How to stay creative? Be as childish as possible, says designer Dohan Jung
Today we sat down at the the Hoxton Hotel to chat with the Central Saint Martins fashion design student, Dohan Jung. After having seen his incredible pieces at the highly-esteemed Central Saint Martins Fashion Show in 2016, our team was eager to find out more about this young South Korean designer and the his incredible fashion talents.
Where do you get most of your inspiration for your designs?
From the people I see around me. What they do in their daily lives. I like to get inspired by random people I meet on the street and then make up a life story for them. For example, for the CSM Fashion Show (see pieces above) I was inspired by an elderly French woman I would regularly see in Paris. Whenever I went for a cigarette or lunch, I would see this same granny and catch glimpses of her daily routine. And when you see the same person every day, you start to get curious about them. So when I was back in London, I used the emotions that I felt towards her and the way in which I imagined her life to be and translated this into my pieces.
Where do you see fashion in 10 years?
It is quite hard to imagine fashion in 10 years. I think the diversity of taste and individuality is fading and it seems like it will be fading even quicker in 10 years. I personally think this is because the cycle of fashion is getting faster, so both high street and designer brands are pressured to design adn produce garments in such a short time. Therefore, there isn't much time for the creative process of creating a collection. I know there are some designers who want to change this system of fashion, so I hope that in 10 years time, the cycle of fashion gets slower and have more luxury to appreciate the creativity of fashion.
If you could use one word to describe your designs, what would it be?
I don't like this question because every collection I make is very different. 'Emotional' is therefore the word I would use because every collection of mine has a different emotion for me. My previous collection was warm and the current project is sad, quiet and colourless.
What would you say is the biggest misconception people have of fashion designers?
Some people think that being a fashion designer is fun and glamorous. But really when you have a collection coming up you have to work from 8 to 10 and it gets really tough. Plus inside a studio it definitely is not fancy. Designers wear tracksuits, have no makeup and look like they didn't shower for three days. They just put on their headphones and get to work.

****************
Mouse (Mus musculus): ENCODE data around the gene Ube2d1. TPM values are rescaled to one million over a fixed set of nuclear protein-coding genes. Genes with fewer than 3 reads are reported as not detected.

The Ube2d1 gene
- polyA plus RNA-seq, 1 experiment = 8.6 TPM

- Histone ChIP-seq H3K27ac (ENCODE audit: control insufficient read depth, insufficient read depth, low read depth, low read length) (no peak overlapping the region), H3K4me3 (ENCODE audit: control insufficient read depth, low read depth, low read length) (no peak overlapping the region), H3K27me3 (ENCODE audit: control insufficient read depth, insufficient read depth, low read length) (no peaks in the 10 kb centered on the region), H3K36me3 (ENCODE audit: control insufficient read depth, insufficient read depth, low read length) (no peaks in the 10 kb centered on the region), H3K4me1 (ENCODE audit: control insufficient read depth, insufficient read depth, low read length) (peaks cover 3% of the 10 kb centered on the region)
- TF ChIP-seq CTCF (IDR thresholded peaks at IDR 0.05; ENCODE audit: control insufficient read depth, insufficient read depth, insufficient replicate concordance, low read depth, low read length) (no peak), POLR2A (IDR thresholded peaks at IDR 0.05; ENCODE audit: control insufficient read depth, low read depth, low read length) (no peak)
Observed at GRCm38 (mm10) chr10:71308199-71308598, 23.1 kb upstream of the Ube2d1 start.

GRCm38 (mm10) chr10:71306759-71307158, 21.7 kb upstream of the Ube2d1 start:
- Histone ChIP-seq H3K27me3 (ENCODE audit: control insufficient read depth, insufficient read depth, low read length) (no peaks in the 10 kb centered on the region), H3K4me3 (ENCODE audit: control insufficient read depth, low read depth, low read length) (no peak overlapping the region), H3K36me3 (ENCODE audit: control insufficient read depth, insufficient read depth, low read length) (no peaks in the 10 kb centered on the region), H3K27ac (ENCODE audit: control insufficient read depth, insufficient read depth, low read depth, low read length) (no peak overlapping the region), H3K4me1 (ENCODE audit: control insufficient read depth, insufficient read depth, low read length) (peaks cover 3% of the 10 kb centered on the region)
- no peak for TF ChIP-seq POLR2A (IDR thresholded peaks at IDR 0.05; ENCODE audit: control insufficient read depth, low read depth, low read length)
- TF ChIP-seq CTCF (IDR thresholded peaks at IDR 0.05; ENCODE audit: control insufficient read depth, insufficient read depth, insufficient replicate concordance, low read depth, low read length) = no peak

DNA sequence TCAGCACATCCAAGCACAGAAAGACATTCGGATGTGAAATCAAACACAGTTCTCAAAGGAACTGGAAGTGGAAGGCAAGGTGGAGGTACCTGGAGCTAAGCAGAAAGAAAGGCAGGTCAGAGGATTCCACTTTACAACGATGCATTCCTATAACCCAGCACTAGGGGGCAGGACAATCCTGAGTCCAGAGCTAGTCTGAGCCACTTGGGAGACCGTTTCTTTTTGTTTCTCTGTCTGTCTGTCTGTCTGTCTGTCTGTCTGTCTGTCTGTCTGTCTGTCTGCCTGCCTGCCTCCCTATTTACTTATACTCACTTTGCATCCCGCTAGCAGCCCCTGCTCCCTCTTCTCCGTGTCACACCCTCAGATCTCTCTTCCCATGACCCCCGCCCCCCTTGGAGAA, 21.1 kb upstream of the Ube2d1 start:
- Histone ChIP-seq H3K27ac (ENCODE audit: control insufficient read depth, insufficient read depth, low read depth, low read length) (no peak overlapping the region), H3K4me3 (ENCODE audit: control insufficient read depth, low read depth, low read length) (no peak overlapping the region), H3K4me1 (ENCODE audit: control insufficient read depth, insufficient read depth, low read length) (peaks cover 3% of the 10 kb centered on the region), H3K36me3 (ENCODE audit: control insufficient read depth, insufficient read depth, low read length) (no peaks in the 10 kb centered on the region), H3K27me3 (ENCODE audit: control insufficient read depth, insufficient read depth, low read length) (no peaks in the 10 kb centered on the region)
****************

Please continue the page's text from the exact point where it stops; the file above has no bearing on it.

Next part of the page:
What is the biggest obstacle about getting into fashion?
For me, the biggest obstacle is actually a very practical one. All the top and well-established fashion houses are in Paris, but I am from South Korea. So my biggest problem is getting a Visa to be able to work there.
How do you stay creative?
I try to stay as childish as possible. I try to be distracted and whiney and never stress about "adult things" ... like Visas.
What has been the highlight of your career so far?
Definitely my final show. It was very challenging and I had to push myself a lot. I had never created more than two garments before and all of a sudden had to design an entire collection. On top of that, I also had to figure out what music, accessories, makeup and hair I would have for the show. This experience definitely helped me understand that if I want to establish my own brand, I have to be prepared for a lot.
What is your favourite (self-designed) piece and why?
This is a difficult one. I get bored of my pieces really quick and by the time I am finished with the show I don't want to see the collection any more. But if I would have to choose, it would be the first image above. It really captures the aged emotion of the granny and I love the heavy fabric I used for it.
How do you define success in your career?
I guess for me, in the near future, success is seeing one of my garments being worn by random people on the street. Financial success used to be what I defined as success, but I've recently realised I don't want to be a millionaire, instead I wish to keep my youthful soul when I am older. That is what keeps me happy and creative, so for me a long run success is having a youthful soul and mentality towards my work.
What is the most difficult about the fashion industry?
Until university, the feedbacks you would get of you work was coming from a very limited crowd such as tutors and students– people I believe to be like minded. So its kind of easy to think I am on the right track of working. However, I feel like in the real world, there is a much wider range of an audience i.e. it could be designers, customers or anybody who sees the work. They all have their own opinions which are always very diverse. So it is hard to for myself to know whether I am on the right track.